Antebellum is a movie built on a good intentions, and yet it frequently talks down to its audience in an infuriatingly smug manner. It’s a movie built around a single big reveal that’s meant to impress upon you a reality that you’re probably already aware of. The film wants to stress that America’s original sin of the slavery remains with us, but puts so much emphasis on a big reveal that it misses both the human stakes and our present miseries with regards to racial injustice. The cruelest cut of all in Gerard Bush and Christopher Renz’ Antebellum is that in its recreation of life on slave plantations, it ends up ignoring the banal evils of our racist present.
Eden (Janelle Monáe) works on a slave plantation in the antebellum South. The rules are strict and cruel, and the slaves are ordered to be silent by their white overseers. However, there’s something a bit off about this setting in terms of the dialects and confusion of some new arrivals like Julia (Kiersey Clemons). In the second act we then move to meeting Veronica Henley (also Monáe), an esteemed Doctor of History who is headed to a conference to talk about her latest book. We’re then left to wonder how the two settings are connected.
I won’t spoil the twist of Antebellum because that’s all the movie has going for it. The entire film is constructed around a single reveal, and that reveal is meant to hammer home that America is not only as racist as it was during the antebellum South, but also that white supremacists long for having dominion over black bodies. Bush and Renz’ script strains to make this fairly obvious point about the evils of slavery while missing that slavery never really went away. It’s baffling to watch a movie like Antebellum position slavery as some distant thing when our history and the 13th amendment shows that slavery simply transformed into segregation and Jim Crow before transforming again into mass incarceration. When you position slavery as not only America’s original sin but also it’s only sin, you miss the reach of America’s racial caste system.
To its credit, Antebellum tries to convey that meaning in the present with Veronica dealing with microaggressions like rude concierges, but there’s a much larger picture that gets missed in favor of building the mystery and the all-important twist. On the one hand, I can respect what Bush and Renz are aiming to do by linking slavery to our present, but they’ve done it in such a clumsy manner that Antebellum lacks almost any impact. When your mind is busy trying to connect the circumstances of Eden and Veronica, you become concerned with the “how” of the thing rather than the thematic subtext the filmmakers are trying to convey.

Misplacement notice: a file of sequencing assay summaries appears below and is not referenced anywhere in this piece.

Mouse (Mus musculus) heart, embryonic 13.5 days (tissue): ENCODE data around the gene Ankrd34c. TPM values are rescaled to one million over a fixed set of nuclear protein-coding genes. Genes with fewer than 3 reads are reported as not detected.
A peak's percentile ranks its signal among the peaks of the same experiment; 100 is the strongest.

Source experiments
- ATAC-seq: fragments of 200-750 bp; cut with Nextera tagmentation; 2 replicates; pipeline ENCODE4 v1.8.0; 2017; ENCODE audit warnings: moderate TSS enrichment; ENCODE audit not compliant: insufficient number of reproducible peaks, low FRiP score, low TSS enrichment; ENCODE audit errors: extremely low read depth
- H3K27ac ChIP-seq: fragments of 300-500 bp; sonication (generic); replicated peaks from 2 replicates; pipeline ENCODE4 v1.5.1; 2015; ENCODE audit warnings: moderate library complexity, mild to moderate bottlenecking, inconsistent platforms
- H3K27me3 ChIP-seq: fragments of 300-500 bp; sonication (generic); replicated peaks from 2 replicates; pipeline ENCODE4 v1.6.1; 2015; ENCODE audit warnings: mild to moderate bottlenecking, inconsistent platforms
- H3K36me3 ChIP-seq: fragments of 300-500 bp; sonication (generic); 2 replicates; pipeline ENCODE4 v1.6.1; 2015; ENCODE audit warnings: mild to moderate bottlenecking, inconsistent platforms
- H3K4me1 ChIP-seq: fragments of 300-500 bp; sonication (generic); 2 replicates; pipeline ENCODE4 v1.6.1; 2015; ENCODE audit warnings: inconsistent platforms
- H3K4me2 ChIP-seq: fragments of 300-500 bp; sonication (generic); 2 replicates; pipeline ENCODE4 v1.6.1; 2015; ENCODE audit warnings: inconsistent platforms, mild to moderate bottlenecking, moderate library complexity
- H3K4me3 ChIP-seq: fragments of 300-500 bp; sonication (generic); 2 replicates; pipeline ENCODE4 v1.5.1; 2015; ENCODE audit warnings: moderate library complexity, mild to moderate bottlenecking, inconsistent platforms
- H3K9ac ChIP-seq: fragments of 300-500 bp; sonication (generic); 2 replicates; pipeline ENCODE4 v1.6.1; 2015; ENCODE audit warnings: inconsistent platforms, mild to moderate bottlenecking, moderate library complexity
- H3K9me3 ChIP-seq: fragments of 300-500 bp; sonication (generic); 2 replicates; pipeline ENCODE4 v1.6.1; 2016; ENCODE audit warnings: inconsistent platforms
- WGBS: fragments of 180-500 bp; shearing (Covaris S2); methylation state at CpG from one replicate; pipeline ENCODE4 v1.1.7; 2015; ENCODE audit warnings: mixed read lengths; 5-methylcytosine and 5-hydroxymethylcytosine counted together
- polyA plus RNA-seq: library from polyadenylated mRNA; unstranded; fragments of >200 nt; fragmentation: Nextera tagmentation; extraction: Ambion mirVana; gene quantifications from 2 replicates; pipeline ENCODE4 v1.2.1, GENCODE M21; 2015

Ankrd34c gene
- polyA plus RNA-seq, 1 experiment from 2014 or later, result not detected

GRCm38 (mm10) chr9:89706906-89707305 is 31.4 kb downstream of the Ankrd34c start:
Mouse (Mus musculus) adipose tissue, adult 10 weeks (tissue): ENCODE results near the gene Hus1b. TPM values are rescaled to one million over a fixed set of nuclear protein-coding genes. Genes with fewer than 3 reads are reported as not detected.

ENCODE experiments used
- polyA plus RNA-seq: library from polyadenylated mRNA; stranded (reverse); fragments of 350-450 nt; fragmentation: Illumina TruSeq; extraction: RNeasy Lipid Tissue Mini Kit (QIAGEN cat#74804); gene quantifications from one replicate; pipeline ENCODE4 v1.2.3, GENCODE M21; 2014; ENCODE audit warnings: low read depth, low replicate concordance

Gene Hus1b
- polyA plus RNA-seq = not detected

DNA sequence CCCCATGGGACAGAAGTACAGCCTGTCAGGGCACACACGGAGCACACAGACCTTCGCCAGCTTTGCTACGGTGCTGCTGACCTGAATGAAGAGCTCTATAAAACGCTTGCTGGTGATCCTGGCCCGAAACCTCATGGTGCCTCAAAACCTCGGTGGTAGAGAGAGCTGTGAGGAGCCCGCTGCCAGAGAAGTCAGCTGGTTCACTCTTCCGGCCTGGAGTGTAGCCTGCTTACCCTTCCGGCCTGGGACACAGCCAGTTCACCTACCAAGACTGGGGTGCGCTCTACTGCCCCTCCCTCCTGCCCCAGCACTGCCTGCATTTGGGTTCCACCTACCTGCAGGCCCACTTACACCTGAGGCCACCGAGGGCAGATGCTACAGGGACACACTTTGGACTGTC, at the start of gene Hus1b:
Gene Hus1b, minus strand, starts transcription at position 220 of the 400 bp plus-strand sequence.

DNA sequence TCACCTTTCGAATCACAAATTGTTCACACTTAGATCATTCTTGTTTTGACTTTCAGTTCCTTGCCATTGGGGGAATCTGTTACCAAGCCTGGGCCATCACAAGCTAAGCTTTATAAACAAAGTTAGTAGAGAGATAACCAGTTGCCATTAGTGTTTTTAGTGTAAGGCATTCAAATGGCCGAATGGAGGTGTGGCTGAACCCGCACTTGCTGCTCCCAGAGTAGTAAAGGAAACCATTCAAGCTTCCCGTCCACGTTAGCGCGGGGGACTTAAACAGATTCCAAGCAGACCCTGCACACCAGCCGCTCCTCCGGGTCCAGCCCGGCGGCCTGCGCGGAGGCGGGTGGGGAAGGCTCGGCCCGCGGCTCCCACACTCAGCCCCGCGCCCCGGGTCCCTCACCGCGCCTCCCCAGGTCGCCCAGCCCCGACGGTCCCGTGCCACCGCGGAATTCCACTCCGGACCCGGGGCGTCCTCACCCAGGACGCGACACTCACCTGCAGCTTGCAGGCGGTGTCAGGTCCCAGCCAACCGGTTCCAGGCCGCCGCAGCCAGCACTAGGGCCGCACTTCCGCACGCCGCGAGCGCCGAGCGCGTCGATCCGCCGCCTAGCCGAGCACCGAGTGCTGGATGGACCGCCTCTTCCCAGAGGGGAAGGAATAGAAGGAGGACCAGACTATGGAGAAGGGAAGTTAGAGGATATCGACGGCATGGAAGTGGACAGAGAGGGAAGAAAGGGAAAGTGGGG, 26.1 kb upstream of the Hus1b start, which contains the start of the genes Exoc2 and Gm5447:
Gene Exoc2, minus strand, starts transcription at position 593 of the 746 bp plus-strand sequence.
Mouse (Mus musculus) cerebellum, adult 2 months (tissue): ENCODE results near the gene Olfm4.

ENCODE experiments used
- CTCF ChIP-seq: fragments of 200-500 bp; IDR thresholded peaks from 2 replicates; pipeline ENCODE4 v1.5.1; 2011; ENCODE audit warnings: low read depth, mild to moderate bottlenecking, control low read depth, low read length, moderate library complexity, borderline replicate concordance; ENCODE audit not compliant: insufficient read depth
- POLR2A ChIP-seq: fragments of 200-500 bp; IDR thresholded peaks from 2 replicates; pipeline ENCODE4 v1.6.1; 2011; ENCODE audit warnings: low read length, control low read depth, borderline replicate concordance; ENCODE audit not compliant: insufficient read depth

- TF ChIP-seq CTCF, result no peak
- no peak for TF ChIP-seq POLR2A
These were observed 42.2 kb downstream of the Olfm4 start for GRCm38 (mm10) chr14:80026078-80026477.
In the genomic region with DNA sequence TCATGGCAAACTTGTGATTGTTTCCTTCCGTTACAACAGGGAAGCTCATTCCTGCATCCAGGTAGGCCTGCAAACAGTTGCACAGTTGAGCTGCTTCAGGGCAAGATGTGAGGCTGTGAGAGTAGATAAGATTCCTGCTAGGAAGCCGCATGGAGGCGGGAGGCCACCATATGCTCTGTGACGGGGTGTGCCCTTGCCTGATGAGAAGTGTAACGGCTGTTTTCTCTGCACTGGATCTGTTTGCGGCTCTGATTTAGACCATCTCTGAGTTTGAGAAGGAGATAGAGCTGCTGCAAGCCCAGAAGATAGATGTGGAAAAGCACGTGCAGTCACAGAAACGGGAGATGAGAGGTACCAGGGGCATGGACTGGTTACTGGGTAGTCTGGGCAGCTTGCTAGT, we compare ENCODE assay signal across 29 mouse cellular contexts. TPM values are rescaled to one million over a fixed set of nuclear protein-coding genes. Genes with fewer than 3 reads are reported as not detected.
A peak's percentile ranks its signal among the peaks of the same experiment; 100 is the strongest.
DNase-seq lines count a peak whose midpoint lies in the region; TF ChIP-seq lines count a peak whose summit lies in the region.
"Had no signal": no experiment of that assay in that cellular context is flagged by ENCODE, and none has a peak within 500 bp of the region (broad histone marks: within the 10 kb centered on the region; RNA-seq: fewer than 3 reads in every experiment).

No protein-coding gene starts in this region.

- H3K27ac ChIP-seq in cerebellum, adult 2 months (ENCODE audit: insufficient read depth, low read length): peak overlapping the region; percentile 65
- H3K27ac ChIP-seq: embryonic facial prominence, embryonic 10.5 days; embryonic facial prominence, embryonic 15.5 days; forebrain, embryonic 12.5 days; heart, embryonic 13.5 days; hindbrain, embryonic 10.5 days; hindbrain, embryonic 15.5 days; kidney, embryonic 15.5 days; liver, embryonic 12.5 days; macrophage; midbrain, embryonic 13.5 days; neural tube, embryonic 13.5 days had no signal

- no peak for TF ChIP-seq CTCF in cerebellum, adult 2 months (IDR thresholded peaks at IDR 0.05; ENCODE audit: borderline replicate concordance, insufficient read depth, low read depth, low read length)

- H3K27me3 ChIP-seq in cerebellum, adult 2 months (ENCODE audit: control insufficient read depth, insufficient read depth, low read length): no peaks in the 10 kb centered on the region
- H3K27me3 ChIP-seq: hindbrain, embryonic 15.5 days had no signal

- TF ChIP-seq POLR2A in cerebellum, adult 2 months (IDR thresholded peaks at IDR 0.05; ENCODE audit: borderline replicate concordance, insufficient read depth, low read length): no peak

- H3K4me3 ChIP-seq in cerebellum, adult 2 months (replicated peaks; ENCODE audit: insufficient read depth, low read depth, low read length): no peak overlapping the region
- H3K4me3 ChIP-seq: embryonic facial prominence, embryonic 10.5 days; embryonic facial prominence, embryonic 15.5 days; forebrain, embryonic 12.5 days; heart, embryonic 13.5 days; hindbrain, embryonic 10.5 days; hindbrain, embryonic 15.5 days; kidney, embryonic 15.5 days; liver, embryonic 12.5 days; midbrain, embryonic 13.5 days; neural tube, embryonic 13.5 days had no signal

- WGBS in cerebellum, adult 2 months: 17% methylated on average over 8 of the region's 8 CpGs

The film also isn’t helped by the fact that outside of Eden/Veronica, no one really gets to be a person. There’s very little characterization to the other black characters, and the white supremacist characters are all cartoonish versions of Southern racists. I’m not saying you need to humanize them or sympathize with them, but they need to be recognized as part of America’s DNA and as part of our current systemic inequities. They’re the nice white liberals who don’t want to integrate their schools, not confederate soldiers on horseback sounding like Gone with the Wind cosplayers. The problems we face are insidious and ever-present, and casting them in a fantastical mold is difficult, but that’s why we need storytellers who rise to this occasion rather than handing us a ham-fisted metaphor and calling it a day.
I like that Bush and Renz are working to call awareness to the present evils of slavery and how modern society overlooks or even attempts to romanticize that evil, but the story they’ve fashioned to create that awareness falls flat due to its poor plotting and overreliance on a big reveal. Bush and Renz are talented directors who know how to craft handsome and haunting visuals, but here it only adds up to a simplistic critique that never grapples with the broken systems that harm Black people.
Antebellum arrives on VOD on September 18th.